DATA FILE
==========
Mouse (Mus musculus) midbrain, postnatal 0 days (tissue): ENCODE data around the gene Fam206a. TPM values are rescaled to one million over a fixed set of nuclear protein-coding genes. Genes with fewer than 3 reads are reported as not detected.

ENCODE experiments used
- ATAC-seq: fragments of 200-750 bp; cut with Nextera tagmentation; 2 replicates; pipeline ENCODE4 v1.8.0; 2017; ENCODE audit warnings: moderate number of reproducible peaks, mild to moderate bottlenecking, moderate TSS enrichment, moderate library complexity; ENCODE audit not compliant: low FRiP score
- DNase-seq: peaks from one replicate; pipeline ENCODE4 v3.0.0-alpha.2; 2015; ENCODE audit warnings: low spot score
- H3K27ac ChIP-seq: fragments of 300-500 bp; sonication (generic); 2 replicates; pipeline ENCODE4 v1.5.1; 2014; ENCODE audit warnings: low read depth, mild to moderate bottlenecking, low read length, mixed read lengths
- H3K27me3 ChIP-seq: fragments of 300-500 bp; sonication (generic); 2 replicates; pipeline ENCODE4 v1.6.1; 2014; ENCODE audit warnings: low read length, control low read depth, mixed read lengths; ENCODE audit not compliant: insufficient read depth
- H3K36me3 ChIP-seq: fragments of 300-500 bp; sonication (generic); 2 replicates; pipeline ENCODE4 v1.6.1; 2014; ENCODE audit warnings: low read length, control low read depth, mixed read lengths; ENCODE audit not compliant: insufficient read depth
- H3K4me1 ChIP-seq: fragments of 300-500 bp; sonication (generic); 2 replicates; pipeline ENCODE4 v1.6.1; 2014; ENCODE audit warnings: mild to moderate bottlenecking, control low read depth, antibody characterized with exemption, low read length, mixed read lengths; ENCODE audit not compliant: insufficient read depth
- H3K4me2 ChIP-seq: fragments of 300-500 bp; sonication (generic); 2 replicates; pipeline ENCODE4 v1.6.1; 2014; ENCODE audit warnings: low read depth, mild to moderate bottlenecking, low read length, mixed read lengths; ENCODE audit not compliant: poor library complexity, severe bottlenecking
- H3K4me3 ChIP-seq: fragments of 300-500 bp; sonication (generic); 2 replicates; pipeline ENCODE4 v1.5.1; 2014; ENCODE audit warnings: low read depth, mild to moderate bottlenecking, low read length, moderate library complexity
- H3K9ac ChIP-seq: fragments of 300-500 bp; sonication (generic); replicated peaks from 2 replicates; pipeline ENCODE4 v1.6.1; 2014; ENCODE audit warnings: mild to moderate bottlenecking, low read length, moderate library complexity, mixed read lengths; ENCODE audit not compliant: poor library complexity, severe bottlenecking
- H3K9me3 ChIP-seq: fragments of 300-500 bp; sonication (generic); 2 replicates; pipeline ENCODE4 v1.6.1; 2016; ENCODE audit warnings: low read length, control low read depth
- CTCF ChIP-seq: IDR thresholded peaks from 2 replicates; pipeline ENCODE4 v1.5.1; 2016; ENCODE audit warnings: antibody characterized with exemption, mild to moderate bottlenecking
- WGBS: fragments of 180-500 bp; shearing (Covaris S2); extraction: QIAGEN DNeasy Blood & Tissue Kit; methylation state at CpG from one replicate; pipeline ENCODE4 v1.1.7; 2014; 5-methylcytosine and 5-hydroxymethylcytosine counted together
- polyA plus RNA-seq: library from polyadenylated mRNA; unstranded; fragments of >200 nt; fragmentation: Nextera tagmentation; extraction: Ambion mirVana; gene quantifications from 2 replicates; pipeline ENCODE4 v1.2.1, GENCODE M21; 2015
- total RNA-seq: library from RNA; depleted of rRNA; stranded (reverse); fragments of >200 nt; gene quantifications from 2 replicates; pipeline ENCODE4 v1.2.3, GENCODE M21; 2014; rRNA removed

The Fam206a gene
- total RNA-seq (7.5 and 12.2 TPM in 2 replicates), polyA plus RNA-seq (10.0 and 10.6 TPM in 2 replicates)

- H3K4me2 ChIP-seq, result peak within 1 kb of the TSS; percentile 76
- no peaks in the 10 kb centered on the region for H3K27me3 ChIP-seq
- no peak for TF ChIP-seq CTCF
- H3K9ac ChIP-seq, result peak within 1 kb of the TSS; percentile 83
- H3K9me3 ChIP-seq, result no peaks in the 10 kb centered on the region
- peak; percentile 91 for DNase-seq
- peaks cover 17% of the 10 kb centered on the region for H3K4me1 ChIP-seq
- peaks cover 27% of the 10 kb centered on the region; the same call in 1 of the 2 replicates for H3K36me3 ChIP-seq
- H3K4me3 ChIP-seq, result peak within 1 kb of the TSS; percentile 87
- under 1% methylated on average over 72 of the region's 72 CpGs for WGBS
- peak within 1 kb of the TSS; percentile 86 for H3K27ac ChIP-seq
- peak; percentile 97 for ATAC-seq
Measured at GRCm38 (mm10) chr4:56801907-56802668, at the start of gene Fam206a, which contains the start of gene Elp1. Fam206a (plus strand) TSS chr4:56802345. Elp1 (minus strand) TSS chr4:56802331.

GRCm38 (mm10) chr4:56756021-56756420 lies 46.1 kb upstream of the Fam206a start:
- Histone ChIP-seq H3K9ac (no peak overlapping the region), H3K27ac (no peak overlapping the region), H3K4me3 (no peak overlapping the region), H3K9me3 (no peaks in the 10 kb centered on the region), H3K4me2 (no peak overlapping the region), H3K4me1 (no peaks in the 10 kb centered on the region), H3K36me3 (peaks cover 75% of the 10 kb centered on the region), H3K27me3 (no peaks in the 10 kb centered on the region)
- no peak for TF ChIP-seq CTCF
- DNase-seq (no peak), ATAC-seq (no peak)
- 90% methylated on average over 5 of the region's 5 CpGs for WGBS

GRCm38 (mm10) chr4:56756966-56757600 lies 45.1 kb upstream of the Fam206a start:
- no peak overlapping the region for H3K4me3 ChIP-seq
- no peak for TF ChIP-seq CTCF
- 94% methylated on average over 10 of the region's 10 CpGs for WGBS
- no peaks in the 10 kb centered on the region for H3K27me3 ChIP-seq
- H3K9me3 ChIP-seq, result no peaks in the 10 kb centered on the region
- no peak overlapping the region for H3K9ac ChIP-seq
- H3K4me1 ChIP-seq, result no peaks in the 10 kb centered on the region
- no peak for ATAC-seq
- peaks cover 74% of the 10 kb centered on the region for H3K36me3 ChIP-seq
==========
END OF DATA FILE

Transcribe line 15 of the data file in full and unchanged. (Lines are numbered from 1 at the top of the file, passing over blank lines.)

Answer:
- polyA plus RNA-seq: library from polyadenylated mRNA; unstranded; fragments of >200 nt; fragmentation: Nextera tagmentation; extraction: Ambion mirVana; gene quantifications from 2 replicates; pipeline ENCODE4 v1.2.1, GENCODE M21; 2015